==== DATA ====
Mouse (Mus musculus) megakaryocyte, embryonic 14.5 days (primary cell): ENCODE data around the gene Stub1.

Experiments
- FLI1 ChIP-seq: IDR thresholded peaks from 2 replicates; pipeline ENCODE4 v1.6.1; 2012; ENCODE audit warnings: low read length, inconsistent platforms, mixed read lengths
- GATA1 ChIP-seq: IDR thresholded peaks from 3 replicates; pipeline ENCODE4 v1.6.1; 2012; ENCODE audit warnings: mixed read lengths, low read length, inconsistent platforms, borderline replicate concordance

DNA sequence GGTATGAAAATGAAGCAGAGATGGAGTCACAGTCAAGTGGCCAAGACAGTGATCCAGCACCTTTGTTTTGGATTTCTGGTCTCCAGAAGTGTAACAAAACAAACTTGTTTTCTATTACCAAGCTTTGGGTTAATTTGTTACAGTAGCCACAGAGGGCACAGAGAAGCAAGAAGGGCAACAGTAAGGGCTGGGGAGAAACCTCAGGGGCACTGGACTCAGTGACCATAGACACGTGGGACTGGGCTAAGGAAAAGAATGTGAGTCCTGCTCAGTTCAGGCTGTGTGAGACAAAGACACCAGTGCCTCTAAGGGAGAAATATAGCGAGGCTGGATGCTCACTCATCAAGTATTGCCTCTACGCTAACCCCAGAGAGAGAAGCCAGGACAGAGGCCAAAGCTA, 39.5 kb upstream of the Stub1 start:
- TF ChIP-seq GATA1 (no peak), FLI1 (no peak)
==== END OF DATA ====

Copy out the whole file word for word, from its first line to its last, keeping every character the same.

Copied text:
Mouse (Mus musculus) megakaryocyte, embryonic 14.5 days (primary cell): ENCODE data around the gene Stub1.

Experiments
- FLI1 ChIP-seq: IDR thresholded peaks from 2 replicates; pipeline ENCODE4 v1.6.1; 2012; ENCODE audit warnings: low read length, inconsistent platforms, mixed read lengths
- GATA1 ChIP-seq: IDR thresholded peaks from 3 replicates; pipeline ENCODE4 v1.6.1; 2012; ENCODE audit warnings: mixed read lengths, low read length, inconsistent platforms, borderline replicate concordance

DNA sequence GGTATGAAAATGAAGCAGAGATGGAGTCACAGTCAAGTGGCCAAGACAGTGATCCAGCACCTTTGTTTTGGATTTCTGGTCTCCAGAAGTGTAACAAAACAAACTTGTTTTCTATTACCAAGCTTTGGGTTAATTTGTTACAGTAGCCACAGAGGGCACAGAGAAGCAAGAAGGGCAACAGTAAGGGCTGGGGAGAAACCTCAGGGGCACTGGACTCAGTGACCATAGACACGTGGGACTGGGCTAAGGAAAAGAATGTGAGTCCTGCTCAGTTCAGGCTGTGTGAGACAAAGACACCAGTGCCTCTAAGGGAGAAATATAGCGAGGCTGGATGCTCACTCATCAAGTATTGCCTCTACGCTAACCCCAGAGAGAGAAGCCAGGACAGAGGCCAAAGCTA, 39.5 kb upstream of the Stub1 start:
- TF ChIP-seq GATA1 (no peak), FLI1 (no peak)